Argenteuil is only just a fifteen-minute train journey from France's capital, Paris, which made it all the more of an ideal getaway for anyone living nearby who were looking for a break from city life.

Even by the middle of the 1800s, when factories were flooding the town, it still provided a picturesque landscape and a relaxed setting to feel at peace in. The town of Argenteuil was the place where impressionist painters could envision their inspiration.

In Woman with a Parasol, it shows exactly that a woman with a parasol, a green parasol, and a child. Argenteuil was famed for its places where families could enjoy walks, and this is what Monet painted in Woman with a Parasol.

The focus of the painting is on the figure in the centre, Monet's wife Camille. She stands dead centre on the top of a hill, and the blue sky behind her as the backdrop. The woman is dressed in a white dress that has twirled because it has blown in the wind.

Monet often experimented with colour and light, and this can be seen clearly by the way he has coloured the woman's dress. Some parts are quite light, where as other parts of the dress are darker.

This could be because the sun is behind her. Further down the hill from the woman is a boy, his waist only visible, and his legs are hidden tall strands of grass, and yellow flowers that have grown there.

The painting is a representation of Monet's impressionist style that he presented in many of his other pieces of art work during the period, and he did this in the perfect setting of Argenteuil.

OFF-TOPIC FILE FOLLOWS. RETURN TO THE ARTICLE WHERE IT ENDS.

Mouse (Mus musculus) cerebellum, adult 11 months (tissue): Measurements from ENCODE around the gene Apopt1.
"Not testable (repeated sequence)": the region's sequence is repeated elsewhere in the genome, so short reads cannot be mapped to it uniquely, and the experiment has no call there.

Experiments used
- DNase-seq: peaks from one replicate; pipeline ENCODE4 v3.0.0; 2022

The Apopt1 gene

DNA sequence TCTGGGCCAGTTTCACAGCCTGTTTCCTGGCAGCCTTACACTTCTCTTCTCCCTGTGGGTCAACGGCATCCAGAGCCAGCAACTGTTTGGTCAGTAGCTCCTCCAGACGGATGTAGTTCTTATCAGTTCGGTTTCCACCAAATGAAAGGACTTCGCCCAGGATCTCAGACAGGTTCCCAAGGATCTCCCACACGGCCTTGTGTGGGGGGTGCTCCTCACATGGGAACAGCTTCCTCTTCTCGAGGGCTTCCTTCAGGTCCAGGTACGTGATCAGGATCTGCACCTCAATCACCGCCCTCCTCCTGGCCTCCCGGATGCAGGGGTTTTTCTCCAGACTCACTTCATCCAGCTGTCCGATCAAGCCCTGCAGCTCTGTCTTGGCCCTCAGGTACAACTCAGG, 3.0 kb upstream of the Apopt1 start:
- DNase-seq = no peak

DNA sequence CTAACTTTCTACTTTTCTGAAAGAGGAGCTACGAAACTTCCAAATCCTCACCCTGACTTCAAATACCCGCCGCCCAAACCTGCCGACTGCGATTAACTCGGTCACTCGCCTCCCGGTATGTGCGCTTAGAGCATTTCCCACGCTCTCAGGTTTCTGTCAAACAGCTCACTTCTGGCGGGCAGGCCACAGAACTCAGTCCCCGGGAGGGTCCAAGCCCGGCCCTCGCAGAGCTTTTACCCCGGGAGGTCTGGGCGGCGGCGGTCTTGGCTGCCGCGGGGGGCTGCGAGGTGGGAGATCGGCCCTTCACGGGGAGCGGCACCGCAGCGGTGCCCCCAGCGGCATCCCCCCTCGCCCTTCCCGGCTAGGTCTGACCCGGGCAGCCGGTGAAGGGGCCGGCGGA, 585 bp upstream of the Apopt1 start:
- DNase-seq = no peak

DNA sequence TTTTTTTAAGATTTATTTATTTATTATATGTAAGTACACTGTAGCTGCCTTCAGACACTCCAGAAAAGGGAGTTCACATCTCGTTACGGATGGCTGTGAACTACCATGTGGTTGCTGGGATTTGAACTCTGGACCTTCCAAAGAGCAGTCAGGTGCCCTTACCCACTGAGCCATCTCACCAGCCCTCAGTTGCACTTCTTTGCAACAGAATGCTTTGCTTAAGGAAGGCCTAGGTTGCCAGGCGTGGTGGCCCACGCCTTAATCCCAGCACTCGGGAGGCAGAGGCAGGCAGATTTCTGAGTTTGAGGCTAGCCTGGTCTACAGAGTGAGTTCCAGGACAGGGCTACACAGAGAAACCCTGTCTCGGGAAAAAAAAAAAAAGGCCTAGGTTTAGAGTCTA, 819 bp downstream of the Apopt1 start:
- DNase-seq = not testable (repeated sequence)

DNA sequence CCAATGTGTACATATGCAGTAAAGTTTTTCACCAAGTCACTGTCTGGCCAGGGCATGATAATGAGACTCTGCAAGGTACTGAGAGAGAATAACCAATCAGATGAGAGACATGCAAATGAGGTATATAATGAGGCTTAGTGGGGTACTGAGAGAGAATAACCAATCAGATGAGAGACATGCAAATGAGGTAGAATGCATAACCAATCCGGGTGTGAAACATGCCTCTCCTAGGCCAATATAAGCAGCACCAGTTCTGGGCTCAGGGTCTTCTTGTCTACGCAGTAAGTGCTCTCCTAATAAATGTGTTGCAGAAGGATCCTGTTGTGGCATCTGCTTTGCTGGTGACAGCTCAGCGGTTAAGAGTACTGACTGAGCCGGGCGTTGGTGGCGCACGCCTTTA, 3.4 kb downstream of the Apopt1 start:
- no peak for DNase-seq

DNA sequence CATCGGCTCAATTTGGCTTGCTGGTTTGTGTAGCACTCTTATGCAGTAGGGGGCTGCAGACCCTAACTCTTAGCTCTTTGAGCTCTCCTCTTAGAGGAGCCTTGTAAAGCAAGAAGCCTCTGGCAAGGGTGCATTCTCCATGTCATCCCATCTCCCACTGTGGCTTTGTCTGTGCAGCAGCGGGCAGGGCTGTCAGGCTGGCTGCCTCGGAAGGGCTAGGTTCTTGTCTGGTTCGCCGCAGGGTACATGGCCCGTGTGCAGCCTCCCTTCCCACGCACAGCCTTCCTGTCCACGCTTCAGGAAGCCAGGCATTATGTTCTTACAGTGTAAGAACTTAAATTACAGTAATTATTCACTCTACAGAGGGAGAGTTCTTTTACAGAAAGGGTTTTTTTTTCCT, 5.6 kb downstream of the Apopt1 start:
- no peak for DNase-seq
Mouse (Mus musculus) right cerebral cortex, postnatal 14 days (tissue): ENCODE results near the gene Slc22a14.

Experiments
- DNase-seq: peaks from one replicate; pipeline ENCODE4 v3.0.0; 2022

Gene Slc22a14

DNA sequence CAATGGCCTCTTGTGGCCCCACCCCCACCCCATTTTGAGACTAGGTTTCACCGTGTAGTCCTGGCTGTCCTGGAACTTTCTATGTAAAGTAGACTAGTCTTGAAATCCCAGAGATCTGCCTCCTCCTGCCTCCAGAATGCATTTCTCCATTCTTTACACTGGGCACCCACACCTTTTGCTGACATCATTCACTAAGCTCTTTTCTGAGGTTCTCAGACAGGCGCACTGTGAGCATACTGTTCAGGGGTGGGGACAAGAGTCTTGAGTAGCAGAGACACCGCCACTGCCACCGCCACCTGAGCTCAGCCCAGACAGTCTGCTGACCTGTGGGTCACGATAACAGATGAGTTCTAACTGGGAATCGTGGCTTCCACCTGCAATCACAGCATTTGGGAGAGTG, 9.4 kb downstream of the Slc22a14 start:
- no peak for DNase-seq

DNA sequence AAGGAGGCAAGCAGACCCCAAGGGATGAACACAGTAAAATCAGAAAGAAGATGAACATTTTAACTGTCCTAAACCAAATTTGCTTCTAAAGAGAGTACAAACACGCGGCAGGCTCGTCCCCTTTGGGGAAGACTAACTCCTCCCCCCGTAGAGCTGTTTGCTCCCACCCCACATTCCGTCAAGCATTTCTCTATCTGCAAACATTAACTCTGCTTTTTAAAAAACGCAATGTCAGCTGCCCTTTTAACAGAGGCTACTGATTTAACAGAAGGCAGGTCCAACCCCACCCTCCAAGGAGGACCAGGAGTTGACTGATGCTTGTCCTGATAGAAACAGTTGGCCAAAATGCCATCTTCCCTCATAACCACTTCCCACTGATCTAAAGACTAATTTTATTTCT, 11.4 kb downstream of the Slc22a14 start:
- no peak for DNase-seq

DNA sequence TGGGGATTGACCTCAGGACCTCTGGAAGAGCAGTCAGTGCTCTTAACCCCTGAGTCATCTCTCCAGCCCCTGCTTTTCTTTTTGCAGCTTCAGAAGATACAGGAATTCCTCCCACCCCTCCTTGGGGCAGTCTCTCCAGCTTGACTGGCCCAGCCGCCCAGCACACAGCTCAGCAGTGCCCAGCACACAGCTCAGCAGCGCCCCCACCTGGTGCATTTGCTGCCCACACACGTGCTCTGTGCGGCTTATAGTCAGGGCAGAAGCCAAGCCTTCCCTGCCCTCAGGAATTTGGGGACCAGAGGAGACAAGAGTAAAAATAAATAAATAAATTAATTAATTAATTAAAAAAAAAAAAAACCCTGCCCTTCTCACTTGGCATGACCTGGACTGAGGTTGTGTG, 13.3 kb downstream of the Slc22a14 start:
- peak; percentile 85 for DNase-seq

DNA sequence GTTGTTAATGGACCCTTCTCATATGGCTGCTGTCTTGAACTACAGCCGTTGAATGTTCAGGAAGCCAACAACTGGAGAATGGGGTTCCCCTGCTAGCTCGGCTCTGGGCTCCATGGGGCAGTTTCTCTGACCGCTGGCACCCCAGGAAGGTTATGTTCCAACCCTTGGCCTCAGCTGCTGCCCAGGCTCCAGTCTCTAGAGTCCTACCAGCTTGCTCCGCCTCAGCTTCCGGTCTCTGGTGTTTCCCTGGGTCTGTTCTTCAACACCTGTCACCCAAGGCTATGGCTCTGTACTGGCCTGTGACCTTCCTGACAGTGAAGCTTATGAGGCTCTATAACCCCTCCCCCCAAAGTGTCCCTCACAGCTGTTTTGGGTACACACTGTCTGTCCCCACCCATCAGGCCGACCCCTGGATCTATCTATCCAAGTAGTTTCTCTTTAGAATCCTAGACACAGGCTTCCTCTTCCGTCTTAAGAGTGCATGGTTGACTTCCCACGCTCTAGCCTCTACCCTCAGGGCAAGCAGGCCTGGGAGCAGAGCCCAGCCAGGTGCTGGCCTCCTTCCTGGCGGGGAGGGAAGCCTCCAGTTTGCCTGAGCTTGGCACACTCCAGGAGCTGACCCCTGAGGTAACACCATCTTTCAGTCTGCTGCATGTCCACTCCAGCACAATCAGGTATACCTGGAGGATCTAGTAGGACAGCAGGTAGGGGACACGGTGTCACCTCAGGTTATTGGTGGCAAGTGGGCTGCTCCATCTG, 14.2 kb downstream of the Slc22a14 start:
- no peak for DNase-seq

The work Monet produced was something that hadn't been seen before him. The contrast of a town and a holiday resort, which was full of new and rising industry was the sort of place that attracted these types of artists.

Long before impressionism, Academies were where the rules about what art would be displayed and celebrated would be determined, and not just that but they also decided what art the artists should be painting.

Those artists were Monet, Renoir, and Sisley, as well as other impressionist artists formed themselves into an artists group.

Pierre-Auguste Renoir was only 21 when he entered the art academy. He wanted to make a career as a painter and so he worked hard towards being exhibited at the Paris salon, as it was the place every artist wanted to be. Though he struggled to afford paint and to pay the bills, he decided to paint decorations on blinds, fans and signs for money. He soon became friends with other like minded artists and students, Claude Monet and Alfred Sisley. Little did they know that they would one day become renowned for their art.

Once Monet was able to get away from the constraints of the Academies, it meant that he could finally paint something like Woman with a Parasol, something from the heart as it shows his family on an afternoon walk. As the figures in the picture are looking towards the viewer, the view that Monet took when he first painted the picture. We see what he saw and by conparision it is as if they have been there the entire time without interruption on their quiet stroll through nature, but they have taken a momentary pause to glance toward Monet.

It is interesting to think why they that, and was it a natural accurrence or perhaps Monet asked them to look towards him for a brief moment. This spontaneity was a clever convention by Monet and used it again in his other works. He chose to paint his family in their everyday life and with Monet's application of quick brushstrokes it gives the painting a real sense that the event in the picture happened in real time.

Among Claude Monet's best-known works, other than Woman with a Parasol are, A Walk in the Estate, The Ice Floes, Flowers in Fruit, Lane in Normandy, Farmyard in Normandy, Impression Sunrise, as well as many more. There is something truly unique and inspiring about Monet's paintings as they transport the viewer into a different time and place.